New Guidance on Fair Value Accounting

October 13, 2008

The SEC and FASB staffs have recently issued additional guidance on the application of FASB No. 157 ("Fair Value Measurements") when determining the fair value of illiquid financial instruments.  First, the SEC and FASB staffs issued a joint press release on September 30, 2008, which included a series of Q&As on this topic.[1]  Then, on October 10, 2008, the FASB staff issued FASB Staff Position No. FAS 157-3 ("FSP FAS 157-3").[2]  Each of these releases focuses on fair market valuation of assets in non-active markets.  The guidance in FSP FAS 157-3 is effective immediately, including for prior periods for which financial statements have not been issued.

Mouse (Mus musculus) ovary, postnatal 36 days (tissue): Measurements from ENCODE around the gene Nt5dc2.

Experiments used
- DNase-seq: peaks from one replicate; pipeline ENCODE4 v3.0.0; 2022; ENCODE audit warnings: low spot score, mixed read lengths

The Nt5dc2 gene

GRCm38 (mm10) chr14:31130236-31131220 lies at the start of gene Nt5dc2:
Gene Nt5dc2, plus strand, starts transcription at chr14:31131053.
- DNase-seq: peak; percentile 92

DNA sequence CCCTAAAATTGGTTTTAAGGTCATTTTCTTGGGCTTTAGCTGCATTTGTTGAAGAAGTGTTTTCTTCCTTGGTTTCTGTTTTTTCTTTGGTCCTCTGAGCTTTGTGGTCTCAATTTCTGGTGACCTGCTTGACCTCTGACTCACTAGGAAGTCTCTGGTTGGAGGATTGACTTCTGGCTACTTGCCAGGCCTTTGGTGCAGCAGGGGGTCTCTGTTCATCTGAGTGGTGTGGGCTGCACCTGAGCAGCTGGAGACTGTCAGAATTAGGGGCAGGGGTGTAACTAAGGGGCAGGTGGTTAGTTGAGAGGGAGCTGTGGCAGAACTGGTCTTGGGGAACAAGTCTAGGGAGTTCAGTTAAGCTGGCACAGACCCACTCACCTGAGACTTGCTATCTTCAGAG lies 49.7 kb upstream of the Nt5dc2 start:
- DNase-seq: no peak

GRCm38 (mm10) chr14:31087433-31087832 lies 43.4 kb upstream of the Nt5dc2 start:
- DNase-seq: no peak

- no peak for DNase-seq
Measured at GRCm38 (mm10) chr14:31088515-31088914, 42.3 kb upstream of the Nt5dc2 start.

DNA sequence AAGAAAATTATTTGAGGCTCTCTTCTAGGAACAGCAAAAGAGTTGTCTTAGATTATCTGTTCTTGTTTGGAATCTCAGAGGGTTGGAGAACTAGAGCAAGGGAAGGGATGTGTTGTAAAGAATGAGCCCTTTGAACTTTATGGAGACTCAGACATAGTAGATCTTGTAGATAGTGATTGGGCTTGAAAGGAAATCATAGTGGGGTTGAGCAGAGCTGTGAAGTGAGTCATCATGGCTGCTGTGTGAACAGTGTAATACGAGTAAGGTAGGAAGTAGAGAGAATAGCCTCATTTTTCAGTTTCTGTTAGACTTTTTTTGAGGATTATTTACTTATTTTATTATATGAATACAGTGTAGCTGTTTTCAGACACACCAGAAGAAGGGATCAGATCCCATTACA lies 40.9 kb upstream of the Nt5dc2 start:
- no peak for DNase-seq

Separately, the SEC’s Division of Corporation Finance staff also recently posted a sample letter that highlights disclosure issues related to fair value measurements for issuers to consider in preparing Management’s Discussion and Analysis of Financial Condition and Results of Operations ("MD&A").[3]  This guidance follows a similar letter on the subject issued in March 2008.[4]

This collective guidance from the SEC and FASB staffs bears close scrutiny in preparing upcoming periodic reports filed with the SEC. 

Additional SEC and FASB Staff Guidance on Application of FAS 157